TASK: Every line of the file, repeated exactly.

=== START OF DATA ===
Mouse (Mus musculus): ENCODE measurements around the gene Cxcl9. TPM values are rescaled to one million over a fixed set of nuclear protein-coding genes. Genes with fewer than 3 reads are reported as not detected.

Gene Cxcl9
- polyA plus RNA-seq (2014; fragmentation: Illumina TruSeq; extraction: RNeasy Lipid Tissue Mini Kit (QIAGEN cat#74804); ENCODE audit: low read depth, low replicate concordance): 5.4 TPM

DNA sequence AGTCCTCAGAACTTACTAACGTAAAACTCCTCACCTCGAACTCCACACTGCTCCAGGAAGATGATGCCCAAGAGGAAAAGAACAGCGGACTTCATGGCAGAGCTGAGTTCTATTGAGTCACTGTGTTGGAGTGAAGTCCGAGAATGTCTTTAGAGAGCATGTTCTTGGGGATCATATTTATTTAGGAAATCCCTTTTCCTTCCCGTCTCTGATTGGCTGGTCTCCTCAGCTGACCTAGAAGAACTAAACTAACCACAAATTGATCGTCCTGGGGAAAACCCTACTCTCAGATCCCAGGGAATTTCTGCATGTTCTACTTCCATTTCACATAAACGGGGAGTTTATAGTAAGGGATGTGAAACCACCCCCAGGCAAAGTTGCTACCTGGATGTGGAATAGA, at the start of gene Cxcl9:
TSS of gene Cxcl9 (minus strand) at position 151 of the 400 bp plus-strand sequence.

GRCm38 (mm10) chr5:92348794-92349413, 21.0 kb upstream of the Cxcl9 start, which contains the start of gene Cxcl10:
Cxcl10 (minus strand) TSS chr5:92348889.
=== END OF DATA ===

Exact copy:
Mouse (Mus musculus): ENCODE measurements around the gene Cxcl9. TPM values are rescaled to one million over a fixed set of nuclear protein-coding genes. Genes with fewer than 3 reads are reported as not detected.

Gene Cxcl9
- polyA plus RNA-seq (2014; fragmentation: Illumina TruSeq; extraction: RNeasy Lipid Tissue Mini Kit (QIAGEN cat#74804); ENCODE audit: low read depth, low replicate concordance): 5.4 TPM

DNA sequence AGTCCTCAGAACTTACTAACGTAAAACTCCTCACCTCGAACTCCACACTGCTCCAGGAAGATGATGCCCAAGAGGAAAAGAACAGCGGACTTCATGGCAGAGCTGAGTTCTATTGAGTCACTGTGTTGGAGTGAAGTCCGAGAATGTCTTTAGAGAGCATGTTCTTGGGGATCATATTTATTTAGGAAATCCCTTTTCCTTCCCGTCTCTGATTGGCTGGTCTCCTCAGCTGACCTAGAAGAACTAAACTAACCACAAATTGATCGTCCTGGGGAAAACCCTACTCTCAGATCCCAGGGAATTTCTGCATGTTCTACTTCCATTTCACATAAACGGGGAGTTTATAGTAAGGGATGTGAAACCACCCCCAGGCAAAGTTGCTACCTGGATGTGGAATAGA, at the start of gene Cxcl9:
TSS of gene Cxcl9 (minus strand) at position 151 of the 400 bp plus-strand sequence.

GRCm38 (mm10) chr5:92348794-92349413, 21.0 kb upstream of the Cxcl9 start, which contains the start of gene Cxcl10:
Cxcl10 (minus strand) TSS chr5:92348889.